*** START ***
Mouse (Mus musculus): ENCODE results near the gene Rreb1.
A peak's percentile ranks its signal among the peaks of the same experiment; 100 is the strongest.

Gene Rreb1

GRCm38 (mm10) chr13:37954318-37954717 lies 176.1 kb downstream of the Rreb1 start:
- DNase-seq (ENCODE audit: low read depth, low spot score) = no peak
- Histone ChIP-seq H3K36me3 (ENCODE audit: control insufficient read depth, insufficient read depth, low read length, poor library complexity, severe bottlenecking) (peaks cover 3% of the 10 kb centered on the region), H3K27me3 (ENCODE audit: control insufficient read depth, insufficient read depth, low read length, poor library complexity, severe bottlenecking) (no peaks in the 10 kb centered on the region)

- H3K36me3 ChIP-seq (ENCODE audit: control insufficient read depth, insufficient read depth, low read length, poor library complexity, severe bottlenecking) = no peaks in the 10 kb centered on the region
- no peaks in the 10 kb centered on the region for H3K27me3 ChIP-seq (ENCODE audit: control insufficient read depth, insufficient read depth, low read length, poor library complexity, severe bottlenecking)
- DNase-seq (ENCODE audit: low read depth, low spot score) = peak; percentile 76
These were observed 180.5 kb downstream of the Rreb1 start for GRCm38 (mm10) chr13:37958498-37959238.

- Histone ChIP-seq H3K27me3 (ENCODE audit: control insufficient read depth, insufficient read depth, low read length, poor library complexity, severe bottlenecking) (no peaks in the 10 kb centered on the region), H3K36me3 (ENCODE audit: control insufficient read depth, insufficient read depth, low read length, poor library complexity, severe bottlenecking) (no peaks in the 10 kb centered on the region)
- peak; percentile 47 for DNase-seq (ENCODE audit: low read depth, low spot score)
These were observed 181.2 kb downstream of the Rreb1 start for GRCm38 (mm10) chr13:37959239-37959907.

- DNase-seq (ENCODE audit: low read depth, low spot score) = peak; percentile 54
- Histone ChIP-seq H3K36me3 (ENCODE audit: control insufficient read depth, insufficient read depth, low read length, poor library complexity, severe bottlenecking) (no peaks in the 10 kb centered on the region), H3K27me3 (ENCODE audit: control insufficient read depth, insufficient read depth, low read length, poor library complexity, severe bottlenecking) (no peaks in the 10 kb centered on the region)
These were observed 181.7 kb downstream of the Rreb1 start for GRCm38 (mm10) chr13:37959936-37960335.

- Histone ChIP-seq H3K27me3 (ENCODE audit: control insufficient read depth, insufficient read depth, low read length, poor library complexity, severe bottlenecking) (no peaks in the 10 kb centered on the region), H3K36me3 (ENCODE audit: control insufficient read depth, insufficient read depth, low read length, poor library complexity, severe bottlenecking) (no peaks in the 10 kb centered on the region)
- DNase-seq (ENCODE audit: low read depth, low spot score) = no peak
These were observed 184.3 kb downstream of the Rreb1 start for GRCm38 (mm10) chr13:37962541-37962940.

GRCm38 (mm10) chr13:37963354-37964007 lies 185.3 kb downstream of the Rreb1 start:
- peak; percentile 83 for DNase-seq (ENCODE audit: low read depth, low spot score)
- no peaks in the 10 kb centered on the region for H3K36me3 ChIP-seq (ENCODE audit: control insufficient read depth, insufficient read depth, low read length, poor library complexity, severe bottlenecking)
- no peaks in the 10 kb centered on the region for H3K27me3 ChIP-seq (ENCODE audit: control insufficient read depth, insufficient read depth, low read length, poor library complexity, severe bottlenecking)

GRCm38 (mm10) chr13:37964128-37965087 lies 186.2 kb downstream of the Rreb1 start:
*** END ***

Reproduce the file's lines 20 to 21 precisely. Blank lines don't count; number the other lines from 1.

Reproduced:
GRCm38 (mm10) chr13:37963354-37964007 lies 185.3 kb downstream of the Rreb1 start:
- peak; percentile 83 for DNase-seq (ENCODE audit: low read depth, low spot score)